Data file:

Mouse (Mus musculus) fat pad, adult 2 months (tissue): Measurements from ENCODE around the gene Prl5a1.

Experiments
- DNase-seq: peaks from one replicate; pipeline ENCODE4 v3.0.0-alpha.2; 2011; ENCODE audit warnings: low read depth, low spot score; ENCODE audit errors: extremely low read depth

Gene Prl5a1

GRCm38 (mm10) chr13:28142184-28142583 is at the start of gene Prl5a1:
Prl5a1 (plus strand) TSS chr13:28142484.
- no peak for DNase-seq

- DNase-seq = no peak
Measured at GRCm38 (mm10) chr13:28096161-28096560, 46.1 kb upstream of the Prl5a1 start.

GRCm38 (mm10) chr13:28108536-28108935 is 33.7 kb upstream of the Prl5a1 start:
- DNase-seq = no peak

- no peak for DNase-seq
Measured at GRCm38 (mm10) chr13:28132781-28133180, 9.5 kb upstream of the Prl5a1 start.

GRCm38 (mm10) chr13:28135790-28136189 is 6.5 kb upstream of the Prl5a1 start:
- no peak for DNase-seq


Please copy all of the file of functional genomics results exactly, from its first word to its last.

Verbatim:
Mouse (Mus musculus) fat pad, adult 2 months (tissue): Measurements from ENCODE around the gene Prl5a1.

Experiments
- DNase-seq: peaks from one replicate; pipeline ENCODE4 v3.0.0-alpha.2; 2011; ENCODE audit warnings: low read depth, low spot score; ENCODE audit errors: extremely low read depth

Gene Prl5a1

GRCm38 (mm10) chr13:28142184-28142583 is at the start of gene Prl5a1:
Prl5a1 (plus strand) TSS chr13:28142484.
- no peak for DNase-seq

- DNase-seq = no peak
Measured at GRCm38 (mm10) chr13:28096161-28096560, 46.1 kb upstream of the Prl5a1 start.

GRCm38 (mm10) chr13:28108536-28108935 is 33.7 kb upstream of the Prl5a1 start:
- DNase-seq = no peak

- no peak for DNase-seq
Measured at GRCm38 (mm10) chr13:28132781-28133180, 9.5 kb upstream of the Prl5a1 start.

GRCm38 (mm10) chr13:28135790-28136189 is 6.5 kb upstream of the Prl5a1 start:
- no peak for DNase-seq